You’ll find four or five new Kindle deals today.
Logos has the Teach the Text commentary series discounted for a week. It’s a solid series with lots of especially good volumes.
(Yesterday on the blog: On Being an Inflatable Tank)
Androgyny is in, and this article attempts to get to the bottom of it. “Here’s one thesis: The new androgyny is not incidental to the collapse of family and community. To the contrary, the new androgyny is being driven by the collapse of family and community.”
Just like the title says…
Denny Burk takes a deep look at whether what happened between David and Bathsheba was adultery or rape. This is key: “In the Hebrew bible, the concept of coerced sexual relationships is not as wide and all embracing as the contemporary conception of rape. The Hebrew bible does not emphasize the role of psychological, emotional and political coercion in rape, instead it stresses the vital role of physical force or violence.” (Anne Kennedy comments as well.)
They sure are good at it, aren’t they?
Erik Raymond: “The Bible provides several similes and metaphors for ministry. Many familiar with the Bible would recall examples such as a shepherd, soldier, athlete, or a farmer (1 Peter 5:1-4; 2 Timothy 2:3-6). But, I wonder how many would immediately think of a nursing mother?”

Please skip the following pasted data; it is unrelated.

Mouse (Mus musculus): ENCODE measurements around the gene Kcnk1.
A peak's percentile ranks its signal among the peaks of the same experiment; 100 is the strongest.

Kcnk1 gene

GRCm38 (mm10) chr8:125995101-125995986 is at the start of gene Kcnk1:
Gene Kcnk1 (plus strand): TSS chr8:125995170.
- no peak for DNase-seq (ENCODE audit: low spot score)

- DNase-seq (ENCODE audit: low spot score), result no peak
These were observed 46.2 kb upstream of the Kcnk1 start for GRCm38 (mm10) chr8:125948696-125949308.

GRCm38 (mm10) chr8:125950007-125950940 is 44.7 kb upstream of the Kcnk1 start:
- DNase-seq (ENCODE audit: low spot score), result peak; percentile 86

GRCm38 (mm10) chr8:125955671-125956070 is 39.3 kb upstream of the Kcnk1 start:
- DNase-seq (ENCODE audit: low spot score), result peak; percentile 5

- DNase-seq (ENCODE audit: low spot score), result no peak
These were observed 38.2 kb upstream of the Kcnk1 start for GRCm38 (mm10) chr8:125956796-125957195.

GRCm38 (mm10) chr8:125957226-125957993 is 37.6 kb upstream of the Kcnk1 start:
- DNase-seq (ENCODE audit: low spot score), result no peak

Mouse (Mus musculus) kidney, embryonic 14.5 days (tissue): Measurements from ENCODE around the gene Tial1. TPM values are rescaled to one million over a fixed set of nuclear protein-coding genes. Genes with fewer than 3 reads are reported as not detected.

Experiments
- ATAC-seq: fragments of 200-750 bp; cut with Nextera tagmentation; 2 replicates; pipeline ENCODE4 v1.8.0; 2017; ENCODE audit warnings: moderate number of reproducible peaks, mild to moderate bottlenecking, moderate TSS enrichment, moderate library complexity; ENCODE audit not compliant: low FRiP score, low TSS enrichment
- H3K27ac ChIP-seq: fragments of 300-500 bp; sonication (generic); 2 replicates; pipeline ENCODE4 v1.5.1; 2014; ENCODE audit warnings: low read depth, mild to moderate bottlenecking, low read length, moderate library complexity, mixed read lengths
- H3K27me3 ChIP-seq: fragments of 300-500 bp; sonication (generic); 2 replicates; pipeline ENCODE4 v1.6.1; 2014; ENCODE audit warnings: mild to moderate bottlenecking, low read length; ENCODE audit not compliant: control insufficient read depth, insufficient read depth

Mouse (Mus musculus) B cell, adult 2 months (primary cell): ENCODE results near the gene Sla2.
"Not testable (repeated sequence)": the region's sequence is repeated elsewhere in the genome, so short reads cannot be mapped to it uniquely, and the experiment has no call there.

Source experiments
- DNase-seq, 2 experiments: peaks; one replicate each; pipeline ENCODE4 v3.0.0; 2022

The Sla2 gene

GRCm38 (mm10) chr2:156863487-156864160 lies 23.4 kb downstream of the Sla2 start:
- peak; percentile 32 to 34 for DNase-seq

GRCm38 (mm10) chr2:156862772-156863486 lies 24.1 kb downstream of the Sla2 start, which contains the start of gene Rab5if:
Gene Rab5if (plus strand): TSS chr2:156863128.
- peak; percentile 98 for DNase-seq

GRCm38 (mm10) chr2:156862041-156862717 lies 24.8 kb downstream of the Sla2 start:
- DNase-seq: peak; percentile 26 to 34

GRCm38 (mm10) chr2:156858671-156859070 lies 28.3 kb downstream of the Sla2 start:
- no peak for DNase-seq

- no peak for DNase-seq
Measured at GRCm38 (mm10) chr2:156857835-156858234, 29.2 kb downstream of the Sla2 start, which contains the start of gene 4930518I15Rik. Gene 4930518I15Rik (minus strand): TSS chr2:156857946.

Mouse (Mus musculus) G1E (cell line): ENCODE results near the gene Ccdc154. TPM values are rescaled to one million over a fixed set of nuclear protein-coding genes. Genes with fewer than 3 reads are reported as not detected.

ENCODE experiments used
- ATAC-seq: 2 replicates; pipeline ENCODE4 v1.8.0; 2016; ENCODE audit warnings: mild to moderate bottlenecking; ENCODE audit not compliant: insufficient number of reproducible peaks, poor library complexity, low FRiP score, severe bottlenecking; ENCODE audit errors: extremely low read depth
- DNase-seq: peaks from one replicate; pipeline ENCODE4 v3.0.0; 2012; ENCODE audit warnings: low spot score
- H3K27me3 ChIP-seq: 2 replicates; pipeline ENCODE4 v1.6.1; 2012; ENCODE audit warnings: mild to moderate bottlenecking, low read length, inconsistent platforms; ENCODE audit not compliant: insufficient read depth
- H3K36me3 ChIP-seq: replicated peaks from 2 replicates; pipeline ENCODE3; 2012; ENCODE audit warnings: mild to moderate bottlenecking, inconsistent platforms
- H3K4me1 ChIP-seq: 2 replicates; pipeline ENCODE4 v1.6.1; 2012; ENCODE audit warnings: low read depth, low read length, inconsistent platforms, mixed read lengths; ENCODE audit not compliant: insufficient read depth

“For married ladies, our husbands are wonderful gifts to us, but we should never put them in the place of God or expect them to do what only God can do, or be who only God is. When I think about my husband, I see a handsome, tall guy with broad shoulders who lovingly carries, counsels, and leads our family. But behind him, there’s an infallible God who is completely trustworthy.”
When it comes to church, here are some reasons you should think about putting your phone away. Unless you use it for your Bible, of course.
Seeing God as Father challenges me to love like God loves, to parent like God parents. Seeing God as Father allows me to rest secure, knowing that my children have a bigger, better Father who will provide for their every need.
Sainthood is not a spiritual attainment, or even a recognition of such attainment. It is rather a state or status into which God brings every believer. All Christians are saints.—Jerry Bridges